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The Institute for Supply Management’s manufacturing gauge in July dropped 4.4 points to 50.9%, the worst reading since July 2009 and barely staying above the 50% no-change line.
Since April, the ISM index has slumped 9.5 points, the worst three-month dip since the September-to-November 2008 period when Lehman Brothers collapsed.
The new orders index fell into contractionary territory for the first time since June 2009, and indexes for prices and employment in particular saw big drops. The prices index has dropped a stunning 26.5 points over the past three months. The employment gauge fell 6.4 points to 53.5%.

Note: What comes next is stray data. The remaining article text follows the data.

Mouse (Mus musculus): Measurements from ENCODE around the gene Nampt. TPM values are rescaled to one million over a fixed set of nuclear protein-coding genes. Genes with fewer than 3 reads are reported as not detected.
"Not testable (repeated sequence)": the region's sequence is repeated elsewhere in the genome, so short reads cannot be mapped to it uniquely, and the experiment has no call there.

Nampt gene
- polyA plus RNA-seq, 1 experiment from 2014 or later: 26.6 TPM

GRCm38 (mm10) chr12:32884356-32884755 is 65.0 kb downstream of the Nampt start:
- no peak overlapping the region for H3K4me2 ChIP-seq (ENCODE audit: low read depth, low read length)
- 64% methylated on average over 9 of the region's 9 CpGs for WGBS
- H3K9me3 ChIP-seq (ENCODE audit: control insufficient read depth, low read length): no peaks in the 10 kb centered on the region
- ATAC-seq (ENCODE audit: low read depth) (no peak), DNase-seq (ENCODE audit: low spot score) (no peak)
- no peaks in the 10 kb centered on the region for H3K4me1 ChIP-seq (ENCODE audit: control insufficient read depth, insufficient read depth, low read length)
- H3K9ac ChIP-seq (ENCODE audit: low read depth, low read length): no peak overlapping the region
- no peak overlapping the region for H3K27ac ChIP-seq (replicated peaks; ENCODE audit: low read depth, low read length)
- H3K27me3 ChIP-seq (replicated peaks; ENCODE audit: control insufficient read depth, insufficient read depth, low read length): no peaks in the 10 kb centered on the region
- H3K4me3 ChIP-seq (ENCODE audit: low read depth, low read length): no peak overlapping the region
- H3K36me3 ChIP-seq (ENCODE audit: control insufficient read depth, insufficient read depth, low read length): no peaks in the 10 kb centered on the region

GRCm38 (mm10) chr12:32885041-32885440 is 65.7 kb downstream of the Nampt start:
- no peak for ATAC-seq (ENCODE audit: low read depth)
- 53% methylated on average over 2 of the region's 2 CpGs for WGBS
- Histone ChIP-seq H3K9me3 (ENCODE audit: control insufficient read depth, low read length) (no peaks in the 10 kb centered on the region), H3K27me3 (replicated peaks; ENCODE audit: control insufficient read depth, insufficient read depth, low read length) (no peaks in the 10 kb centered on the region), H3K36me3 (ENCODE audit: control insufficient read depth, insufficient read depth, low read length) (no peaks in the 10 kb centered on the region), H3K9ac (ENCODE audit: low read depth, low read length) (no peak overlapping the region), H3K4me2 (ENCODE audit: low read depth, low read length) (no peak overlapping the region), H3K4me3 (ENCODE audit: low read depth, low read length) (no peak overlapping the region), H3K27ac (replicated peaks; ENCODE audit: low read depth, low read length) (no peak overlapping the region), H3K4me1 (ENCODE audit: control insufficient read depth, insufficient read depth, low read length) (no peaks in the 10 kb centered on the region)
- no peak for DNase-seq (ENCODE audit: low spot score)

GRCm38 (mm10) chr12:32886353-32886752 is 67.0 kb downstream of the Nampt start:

One of the worst came from Brazil, where the HSBC Brazil manufacturing PMI fell in July to 47.8, the second consecutive month below the 50 no-change line and the worst reading since May 2009. China, Russia, the U.K., Spain and Greece also reported sub-50 readings.
Markets have been so preoccupied with the austerity theater playing out in Washington and Athens that they almost lost sight of the big picture: the global economy.